26 JANUARY – 20 FEBRUARY
Beetles+Huxley are delighted to announce the exhibition of Joel Meyerowitz’s Cape Light series. The subject of 350 exhibitions in museums and galleries worldwide and two-time Guggenheim Fellow, Meyerowitz is one of the most highly regarded photographers of the second half of the twentieth century. Alongside William Eggleston and Stephen Shore, he drove the repositioning of colour photography from the margins to the mainstream. Timed to coincide with the recent re-release of Cape Light by the Aperture Foundation, the exhibition will be the first time an extensive selection of the series has been shown in London.
Meyerowitz’s first book of photographs, originally published in 1978, Cape Light depicts the coast and small towns of Cape Cod, Massachusetts. Taken with Meyerowitz’s vintage 8 x 10 Deardoff view camera, the photographs meditate on the colour, light and scale of the landscape. In contrast to the chaotic scenes of his famous street photography, Cape Light features serene, luminous landscapes that consider colour as a sensorial, evocative experience.
Speaking about his move into colour photography, Meyerowitz has said that colour “describes more things”. Continuing, he explained, “when I say description, I don’t mean mere fact and the cold accounting of things in the frame. I really mean the sensation I get from things their surface and colour my memory of them in other conditions as well as their connotative qualities. Colour plays itself out along a richer band of feelings more wavelengths, more radiance, more sensation.” Since its publication, Cape Light has sold over 150,000 copies and become one of the most influential photobooks of the last century.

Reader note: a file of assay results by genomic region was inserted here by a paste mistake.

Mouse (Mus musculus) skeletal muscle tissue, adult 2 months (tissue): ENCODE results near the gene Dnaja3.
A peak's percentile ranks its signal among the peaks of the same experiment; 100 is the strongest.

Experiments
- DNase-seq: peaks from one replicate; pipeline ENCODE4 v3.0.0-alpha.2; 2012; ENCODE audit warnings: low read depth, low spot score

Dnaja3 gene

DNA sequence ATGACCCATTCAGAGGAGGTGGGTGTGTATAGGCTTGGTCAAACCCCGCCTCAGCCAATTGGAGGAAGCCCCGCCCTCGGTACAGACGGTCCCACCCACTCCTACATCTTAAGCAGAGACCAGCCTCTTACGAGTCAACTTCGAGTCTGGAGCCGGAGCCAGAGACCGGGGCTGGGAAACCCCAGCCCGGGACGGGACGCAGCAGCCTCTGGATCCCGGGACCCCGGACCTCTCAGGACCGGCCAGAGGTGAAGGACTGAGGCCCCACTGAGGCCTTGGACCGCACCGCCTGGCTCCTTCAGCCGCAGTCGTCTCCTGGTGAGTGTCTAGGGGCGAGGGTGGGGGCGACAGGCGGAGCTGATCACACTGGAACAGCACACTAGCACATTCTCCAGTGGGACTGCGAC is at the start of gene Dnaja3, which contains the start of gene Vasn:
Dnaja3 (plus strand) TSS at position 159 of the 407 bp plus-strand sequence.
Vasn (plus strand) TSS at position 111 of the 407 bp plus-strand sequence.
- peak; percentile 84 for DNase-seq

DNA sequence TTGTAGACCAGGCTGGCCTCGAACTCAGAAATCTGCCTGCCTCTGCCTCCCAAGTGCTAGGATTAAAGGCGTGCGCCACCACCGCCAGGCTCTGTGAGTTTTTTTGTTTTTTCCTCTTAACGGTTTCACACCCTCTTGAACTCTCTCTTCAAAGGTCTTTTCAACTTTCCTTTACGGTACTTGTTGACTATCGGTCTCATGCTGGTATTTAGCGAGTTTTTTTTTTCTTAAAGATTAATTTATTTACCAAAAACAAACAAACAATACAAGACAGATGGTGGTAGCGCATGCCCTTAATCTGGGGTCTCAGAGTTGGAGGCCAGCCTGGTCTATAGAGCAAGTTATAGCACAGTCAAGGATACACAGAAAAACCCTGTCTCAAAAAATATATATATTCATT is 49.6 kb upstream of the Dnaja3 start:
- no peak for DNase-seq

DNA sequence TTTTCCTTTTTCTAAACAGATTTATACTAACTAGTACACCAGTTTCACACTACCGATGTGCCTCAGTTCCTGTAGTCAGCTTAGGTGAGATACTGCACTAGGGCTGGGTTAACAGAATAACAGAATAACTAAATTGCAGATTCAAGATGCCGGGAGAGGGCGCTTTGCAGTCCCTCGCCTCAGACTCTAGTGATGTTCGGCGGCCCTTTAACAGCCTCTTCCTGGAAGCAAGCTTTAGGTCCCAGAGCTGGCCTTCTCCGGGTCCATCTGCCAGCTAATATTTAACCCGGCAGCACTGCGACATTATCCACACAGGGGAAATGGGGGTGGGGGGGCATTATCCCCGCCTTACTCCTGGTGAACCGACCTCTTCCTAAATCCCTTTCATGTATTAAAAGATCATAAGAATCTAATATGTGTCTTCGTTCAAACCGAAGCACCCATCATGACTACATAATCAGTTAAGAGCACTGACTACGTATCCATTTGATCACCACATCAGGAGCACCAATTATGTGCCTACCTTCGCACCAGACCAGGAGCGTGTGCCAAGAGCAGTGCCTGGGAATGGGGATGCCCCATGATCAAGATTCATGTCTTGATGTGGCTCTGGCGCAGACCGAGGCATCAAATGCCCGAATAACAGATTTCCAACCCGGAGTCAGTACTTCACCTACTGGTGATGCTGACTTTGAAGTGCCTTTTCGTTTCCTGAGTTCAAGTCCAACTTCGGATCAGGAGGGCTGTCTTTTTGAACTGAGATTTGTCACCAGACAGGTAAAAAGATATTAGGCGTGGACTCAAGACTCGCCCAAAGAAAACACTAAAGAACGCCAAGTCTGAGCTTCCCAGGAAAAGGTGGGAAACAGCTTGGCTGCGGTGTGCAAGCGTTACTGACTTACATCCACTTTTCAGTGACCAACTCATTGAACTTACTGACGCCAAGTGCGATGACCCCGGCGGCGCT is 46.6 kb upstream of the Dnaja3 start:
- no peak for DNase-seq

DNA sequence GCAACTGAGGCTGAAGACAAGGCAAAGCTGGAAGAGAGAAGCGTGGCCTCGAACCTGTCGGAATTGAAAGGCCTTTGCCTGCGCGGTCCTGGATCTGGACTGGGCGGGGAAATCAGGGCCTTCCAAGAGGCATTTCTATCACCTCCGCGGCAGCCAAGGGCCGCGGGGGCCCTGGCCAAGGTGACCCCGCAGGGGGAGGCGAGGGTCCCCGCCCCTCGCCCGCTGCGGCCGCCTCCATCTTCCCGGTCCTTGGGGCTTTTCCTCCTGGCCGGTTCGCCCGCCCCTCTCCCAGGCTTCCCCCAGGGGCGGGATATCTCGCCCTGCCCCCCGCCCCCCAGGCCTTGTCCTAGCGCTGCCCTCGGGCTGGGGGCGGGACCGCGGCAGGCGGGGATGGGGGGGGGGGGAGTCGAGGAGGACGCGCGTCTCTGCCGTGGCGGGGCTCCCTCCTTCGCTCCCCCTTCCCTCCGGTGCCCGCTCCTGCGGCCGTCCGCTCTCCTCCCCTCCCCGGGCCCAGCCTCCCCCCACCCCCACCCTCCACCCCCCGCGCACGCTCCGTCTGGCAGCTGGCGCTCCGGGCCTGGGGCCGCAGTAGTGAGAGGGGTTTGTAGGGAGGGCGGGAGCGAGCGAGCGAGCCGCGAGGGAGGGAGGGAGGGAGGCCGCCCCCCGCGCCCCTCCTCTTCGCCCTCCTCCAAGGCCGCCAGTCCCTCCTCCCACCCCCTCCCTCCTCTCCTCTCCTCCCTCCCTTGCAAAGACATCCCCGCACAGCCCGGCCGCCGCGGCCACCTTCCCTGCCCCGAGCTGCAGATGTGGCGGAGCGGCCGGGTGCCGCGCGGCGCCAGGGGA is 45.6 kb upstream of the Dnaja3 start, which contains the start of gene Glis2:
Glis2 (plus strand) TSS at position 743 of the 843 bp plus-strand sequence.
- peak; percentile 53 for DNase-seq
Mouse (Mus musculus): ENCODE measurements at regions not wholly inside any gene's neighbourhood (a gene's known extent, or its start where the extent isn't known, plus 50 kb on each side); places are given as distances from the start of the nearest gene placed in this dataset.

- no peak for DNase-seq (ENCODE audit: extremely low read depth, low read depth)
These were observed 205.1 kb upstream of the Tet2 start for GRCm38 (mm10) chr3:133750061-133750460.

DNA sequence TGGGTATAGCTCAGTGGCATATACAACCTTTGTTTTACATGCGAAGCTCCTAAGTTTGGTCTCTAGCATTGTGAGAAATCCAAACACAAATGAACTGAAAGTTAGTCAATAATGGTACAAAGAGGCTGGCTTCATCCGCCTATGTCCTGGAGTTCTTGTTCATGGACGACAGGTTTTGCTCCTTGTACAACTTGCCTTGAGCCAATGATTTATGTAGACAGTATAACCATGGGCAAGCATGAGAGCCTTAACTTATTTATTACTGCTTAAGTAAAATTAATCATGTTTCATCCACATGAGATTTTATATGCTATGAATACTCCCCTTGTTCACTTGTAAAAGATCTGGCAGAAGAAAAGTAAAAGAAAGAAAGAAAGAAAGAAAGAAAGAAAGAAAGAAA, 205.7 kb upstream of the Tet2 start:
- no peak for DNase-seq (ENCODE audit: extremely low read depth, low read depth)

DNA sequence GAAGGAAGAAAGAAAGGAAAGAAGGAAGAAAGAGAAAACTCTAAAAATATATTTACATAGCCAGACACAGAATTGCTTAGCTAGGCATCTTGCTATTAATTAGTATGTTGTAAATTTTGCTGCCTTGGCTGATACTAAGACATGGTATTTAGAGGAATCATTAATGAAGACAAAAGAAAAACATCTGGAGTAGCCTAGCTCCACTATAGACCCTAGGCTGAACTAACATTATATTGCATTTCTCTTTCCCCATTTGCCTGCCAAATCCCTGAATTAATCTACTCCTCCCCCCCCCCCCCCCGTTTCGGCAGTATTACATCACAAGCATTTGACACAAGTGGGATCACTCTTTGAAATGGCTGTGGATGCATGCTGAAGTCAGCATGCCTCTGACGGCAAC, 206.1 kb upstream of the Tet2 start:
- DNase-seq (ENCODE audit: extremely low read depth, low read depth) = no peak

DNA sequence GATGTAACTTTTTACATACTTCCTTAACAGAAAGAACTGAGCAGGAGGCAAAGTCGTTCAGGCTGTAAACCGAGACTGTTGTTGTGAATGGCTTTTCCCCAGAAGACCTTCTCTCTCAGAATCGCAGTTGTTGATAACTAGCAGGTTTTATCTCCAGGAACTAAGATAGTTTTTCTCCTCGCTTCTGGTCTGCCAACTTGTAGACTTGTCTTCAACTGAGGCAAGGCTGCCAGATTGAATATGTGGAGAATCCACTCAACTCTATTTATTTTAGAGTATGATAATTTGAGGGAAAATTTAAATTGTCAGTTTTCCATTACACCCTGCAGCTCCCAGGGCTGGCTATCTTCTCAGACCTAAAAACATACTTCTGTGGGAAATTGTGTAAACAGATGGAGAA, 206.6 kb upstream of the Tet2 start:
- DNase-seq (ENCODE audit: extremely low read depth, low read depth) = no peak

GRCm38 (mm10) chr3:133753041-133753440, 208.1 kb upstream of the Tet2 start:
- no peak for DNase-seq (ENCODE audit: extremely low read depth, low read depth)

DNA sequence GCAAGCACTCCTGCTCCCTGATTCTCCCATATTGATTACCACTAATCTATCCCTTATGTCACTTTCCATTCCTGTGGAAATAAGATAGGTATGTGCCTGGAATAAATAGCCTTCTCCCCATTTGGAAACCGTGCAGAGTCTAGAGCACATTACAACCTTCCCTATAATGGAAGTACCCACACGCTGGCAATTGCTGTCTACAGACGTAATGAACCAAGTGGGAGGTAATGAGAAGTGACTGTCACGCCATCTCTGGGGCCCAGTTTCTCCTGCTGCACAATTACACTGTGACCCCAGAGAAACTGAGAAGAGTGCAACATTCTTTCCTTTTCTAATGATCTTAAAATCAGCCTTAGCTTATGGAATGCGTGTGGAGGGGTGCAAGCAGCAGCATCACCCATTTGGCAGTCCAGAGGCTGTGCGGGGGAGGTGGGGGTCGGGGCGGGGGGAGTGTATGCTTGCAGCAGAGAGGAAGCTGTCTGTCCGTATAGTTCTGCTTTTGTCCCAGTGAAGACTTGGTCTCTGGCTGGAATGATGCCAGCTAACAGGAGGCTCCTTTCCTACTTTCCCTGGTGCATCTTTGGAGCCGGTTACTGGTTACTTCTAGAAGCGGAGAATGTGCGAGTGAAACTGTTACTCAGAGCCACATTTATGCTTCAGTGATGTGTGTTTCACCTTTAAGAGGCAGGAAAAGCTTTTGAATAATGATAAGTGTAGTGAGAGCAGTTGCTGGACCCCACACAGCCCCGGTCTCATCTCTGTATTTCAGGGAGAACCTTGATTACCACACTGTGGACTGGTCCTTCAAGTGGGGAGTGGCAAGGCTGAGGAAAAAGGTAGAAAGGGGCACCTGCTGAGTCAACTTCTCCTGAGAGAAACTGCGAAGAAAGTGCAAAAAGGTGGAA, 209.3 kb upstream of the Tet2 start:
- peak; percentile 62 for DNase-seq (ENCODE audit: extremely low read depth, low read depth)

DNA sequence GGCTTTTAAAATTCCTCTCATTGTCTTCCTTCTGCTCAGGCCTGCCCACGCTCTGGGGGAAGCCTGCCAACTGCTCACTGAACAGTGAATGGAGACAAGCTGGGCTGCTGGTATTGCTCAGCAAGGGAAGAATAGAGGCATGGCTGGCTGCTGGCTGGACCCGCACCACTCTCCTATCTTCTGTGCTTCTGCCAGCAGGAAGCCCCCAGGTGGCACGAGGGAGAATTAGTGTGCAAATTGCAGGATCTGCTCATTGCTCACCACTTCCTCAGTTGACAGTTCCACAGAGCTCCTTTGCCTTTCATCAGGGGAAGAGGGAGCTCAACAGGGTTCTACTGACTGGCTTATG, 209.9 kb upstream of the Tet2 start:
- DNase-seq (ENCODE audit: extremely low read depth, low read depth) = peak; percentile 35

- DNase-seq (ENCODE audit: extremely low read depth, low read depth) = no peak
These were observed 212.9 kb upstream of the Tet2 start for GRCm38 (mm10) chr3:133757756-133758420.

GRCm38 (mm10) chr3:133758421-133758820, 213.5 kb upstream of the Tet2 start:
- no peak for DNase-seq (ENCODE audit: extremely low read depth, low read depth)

Born on 6 March 1938 in New York City, Meyerowitz studied painting and medical drawing at Ohio State University before working as an art director at an advertising agency. Having seen Robert Frank at work, Meyerowitz was inspired and left advertising in 1962 to pursue photography. He first shot on the streets of New York alongside Garry Winogrand and Tony Ray-Jones, and in 1968 a solo exhibition of his photographs was mounted at the Museum of Modern Art, New York. Meyerowitz is known for photographing the aftermath of the September 11, 2001 attack on the World Trade Centre, being the only photographer allowed access to the site. The recipient of the National Endowment for the Arts and the National Endowment for the Humanities awards, Meyerowitz has published sixteen books. He lives and works in New York.